80 Percent of Yemen's Population at Risk: Children Struggle to Survive
June 13, 2015
Human Wrongs Watch and United Nations & Mohammed Al-Asaadi and Ansar Rasheed / UNICEF
Some 20 million people in Yemen -- close to 80 percent of the population -- urgently need humanitarian assistance. Fighting in Yemen has closed numerous schools and left children in a desperate struggle to survive. Without emergency relief and an end to the conflict, their situation will only become worse.
20 Million People in Yemen
80 percent of Total Population –
Urgently Need Humanitarian Aid
Baher Kamal / Human Wrongs Watch & United Nations
NEW YORK (June 8, 2015) -- Some 20 million people in Yemen -- close to 80 percent of the population -- urgently need humanitarian assistance, several United Nations agencies are warning, as the conflict, which escalated dramatically in March, continues to take its toll in what was already the poorest country in the region.
The World Health Organization (WHO) stressed that more than 15 million Yemenis do not have access to basic healthcare, with 53 health facilities closed and malnutrition increasing, the UN Spokesperson Stéphane Dujarric told reporters at the world body's daily briefing in New York.
Last week saw attacks on dozens of health facilities by fighting, shelling, and airstrikes in Yemen since the escalation of the conflict in March. In addition, 10 healthcare workers have been killed or injured while carrying out their duties since that time. WHO continues to appeal for the protection of health facilities, staff and patients. And on the education front, UNICEF says that 87 percent of schools in the southern five governorates are closed.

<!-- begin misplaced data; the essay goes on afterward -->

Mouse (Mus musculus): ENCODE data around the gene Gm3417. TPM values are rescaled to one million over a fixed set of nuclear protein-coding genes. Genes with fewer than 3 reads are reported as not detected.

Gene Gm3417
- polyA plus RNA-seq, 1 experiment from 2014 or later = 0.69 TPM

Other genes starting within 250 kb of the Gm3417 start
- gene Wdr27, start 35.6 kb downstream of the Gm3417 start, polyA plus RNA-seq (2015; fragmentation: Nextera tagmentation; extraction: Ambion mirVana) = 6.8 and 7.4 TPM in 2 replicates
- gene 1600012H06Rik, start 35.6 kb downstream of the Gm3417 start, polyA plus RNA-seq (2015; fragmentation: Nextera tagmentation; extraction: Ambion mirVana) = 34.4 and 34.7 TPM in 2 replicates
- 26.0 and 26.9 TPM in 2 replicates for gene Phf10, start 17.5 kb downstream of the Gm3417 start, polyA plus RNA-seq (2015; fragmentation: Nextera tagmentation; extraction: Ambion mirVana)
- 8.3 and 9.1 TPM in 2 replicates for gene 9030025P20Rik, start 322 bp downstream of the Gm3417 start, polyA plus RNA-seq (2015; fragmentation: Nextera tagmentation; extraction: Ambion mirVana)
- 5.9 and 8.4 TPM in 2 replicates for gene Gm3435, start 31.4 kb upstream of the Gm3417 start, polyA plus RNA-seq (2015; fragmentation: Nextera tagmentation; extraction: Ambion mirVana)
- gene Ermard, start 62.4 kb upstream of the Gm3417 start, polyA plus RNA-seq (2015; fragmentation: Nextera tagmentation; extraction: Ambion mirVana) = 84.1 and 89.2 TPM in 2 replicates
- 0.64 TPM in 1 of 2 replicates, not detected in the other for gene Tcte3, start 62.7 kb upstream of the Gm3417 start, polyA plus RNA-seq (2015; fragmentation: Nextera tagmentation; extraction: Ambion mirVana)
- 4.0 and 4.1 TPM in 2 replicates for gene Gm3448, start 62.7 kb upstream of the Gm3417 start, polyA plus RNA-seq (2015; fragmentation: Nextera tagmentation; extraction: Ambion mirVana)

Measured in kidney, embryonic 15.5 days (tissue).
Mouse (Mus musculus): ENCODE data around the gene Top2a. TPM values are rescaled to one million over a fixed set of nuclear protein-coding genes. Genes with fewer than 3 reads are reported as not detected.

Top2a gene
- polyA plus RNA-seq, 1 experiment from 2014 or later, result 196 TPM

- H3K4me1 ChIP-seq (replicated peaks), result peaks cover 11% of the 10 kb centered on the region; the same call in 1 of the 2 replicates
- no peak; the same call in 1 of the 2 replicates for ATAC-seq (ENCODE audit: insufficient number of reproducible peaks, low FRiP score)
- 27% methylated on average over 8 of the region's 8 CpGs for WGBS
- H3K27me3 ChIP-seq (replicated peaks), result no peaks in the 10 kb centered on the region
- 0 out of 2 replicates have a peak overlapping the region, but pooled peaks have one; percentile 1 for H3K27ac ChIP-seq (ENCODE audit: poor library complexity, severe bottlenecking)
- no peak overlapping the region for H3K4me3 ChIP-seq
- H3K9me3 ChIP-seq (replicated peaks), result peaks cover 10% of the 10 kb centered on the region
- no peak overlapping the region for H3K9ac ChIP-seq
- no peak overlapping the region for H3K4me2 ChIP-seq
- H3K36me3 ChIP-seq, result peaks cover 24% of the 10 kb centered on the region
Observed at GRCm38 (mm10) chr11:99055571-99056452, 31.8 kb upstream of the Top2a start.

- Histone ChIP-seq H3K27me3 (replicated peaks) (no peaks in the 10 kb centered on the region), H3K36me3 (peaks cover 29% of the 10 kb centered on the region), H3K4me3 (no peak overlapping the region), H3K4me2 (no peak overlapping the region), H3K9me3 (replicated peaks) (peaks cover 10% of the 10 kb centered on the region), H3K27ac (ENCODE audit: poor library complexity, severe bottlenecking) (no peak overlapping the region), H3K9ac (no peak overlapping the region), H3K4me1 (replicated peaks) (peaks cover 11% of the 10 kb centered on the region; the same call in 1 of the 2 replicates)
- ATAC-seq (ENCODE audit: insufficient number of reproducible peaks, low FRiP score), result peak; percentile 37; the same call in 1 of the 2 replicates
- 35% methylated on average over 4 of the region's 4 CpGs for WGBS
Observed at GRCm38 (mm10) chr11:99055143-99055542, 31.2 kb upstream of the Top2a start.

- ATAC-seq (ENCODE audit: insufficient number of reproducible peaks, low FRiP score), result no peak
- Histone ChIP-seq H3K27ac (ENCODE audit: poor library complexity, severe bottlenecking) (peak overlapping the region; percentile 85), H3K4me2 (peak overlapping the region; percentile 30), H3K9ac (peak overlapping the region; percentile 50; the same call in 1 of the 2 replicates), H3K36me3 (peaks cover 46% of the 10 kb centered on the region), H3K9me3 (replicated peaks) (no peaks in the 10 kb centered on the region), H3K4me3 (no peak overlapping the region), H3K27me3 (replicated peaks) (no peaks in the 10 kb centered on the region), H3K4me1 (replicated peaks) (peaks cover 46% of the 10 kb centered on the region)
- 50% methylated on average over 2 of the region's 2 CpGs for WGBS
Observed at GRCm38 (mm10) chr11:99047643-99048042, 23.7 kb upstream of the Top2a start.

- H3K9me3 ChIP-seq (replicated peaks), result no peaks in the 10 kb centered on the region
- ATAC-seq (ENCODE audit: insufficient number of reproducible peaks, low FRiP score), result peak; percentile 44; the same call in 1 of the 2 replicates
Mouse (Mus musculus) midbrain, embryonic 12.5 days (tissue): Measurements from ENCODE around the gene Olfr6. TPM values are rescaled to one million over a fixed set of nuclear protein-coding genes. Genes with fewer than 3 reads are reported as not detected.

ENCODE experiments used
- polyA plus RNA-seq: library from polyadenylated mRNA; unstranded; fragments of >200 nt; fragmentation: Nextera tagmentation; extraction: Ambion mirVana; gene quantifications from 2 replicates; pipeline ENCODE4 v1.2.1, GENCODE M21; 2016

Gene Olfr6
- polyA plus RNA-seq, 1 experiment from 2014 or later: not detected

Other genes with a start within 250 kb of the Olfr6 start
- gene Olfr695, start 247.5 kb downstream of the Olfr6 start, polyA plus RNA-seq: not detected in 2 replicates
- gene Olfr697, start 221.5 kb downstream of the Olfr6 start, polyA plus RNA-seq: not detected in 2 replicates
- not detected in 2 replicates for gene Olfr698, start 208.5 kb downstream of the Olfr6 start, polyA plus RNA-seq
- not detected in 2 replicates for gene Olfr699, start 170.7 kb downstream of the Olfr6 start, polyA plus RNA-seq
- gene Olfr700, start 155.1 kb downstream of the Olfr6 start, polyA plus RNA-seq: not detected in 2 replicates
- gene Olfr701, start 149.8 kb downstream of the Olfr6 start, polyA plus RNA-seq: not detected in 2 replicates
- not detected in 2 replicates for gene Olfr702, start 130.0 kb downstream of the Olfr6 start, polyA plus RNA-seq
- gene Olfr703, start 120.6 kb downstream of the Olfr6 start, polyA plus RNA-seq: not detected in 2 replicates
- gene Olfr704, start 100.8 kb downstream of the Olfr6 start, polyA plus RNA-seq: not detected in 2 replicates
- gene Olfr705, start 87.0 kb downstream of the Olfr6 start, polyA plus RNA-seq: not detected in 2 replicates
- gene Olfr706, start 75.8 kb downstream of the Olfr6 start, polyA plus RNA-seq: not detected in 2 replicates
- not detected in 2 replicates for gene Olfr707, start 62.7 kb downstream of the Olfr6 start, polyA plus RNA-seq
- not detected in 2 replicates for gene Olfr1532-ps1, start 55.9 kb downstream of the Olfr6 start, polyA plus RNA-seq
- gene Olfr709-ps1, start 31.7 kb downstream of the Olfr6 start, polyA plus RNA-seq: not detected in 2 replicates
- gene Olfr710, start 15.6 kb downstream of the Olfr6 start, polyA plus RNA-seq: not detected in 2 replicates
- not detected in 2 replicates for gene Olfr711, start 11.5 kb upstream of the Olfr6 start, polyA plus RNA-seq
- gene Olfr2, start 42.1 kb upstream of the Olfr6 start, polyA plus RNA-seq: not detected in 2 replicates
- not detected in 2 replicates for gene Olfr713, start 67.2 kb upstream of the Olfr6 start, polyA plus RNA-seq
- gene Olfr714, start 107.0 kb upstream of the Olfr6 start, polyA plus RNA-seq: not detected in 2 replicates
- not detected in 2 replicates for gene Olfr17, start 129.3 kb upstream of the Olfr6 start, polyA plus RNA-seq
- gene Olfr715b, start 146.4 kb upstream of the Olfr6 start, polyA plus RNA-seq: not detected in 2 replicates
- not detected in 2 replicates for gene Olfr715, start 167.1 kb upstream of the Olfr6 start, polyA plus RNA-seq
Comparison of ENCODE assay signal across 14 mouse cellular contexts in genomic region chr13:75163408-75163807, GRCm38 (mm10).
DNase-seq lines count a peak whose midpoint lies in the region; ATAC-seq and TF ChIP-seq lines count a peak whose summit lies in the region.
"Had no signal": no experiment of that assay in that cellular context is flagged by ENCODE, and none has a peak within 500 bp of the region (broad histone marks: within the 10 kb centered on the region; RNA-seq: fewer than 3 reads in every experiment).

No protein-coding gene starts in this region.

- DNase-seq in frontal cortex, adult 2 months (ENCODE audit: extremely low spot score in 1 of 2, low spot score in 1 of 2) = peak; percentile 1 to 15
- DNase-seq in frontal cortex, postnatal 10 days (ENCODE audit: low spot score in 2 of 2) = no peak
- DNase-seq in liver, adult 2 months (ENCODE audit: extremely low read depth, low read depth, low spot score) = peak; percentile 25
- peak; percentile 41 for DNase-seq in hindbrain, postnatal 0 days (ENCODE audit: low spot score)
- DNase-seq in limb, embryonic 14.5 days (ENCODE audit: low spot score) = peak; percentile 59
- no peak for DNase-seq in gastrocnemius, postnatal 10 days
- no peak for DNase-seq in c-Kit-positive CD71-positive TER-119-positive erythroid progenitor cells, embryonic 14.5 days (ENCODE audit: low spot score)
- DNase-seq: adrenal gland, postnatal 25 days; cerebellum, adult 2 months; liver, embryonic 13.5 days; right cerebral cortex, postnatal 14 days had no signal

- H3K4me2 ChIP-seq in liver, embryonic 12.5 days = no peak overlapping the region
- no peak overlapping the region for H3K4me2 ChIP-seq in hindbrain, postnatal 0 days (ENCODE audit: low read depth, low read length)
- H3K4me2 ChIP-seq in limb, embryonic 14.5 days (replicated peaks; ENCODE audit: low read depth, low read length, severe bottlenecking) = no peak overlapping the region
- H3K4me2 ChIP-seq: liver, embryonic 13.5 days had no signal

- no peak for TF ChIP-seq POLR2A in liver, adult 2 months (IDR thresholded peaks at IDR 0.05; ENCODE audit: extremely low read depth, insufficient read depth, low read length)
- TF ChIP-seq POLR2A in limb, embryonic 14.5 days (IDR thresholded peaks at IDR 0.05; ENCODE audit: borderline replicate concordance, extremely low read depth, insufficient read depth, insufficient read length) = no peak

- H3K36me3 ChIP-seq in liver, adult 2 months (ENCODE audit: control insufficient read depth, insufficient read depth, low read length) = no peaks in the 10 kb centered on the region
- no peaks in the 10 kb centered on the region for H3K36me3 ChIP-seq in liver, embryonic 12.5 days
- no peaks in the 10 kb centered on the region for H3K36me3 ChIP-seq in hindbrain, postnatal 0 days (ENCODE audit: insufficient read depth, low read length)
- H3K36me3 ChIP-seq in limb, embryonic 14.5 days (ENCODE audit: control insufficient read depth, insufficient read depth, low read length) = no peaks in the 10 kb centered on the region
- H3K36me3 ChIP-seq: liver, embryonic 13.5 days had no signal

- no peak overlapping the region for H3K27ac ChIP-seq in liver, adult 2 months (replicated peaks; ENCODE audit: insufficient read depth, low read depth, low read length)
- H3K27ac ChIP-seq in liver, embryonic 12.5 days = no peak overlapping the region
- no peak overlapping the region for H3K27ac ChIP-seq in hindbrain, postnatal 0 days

"Our humanitarian colleagues also say that there are more than 250,000 metric tonnes of grain in stores in Aden and Hudaydah, but that it can't be transported due to lack of fuel and insecurity, nor be cooked because of a lack of cooking gas," said Dujarric.
Without the full resumption of commercial imports and a safe environment in which to transport these goods, humanitarian agencies cannot meet the ever-growing needs of people to whom access is increasingly constrained, he warned.
Consultations aimed at bringing together a broad range of actors including the Yemeni Government and other stakeholders in an effort to stem the ongoing violence afflicting the country are set to start in Geneva on 14 June.
On Saturday, Secretary-General Ban Ki-moon welcomed the readiness of President Abd Rabou Mansour Hadi of Yemen to send a delegation to participate in UN-facilitated Yemeni-Yemeni consultations. The UN chief had earlier called for a postponement in the consultations, which were originally set for 28 May, and has repeatedly urged all parties in Yemen to return to the negotiating table.
Yemeni Children: "Please Stop This War"
Mohammed Al-Asaadi and Ansar Rasheed / UNICEF
SANA'A, Yemen (May 6, 2015) -- Seven-year-old Nada Nussir will not be going to school tomorrow. Or the day after. Or the day after that. And her 4-year old friend, Abdul Rahman, will never return to school at all.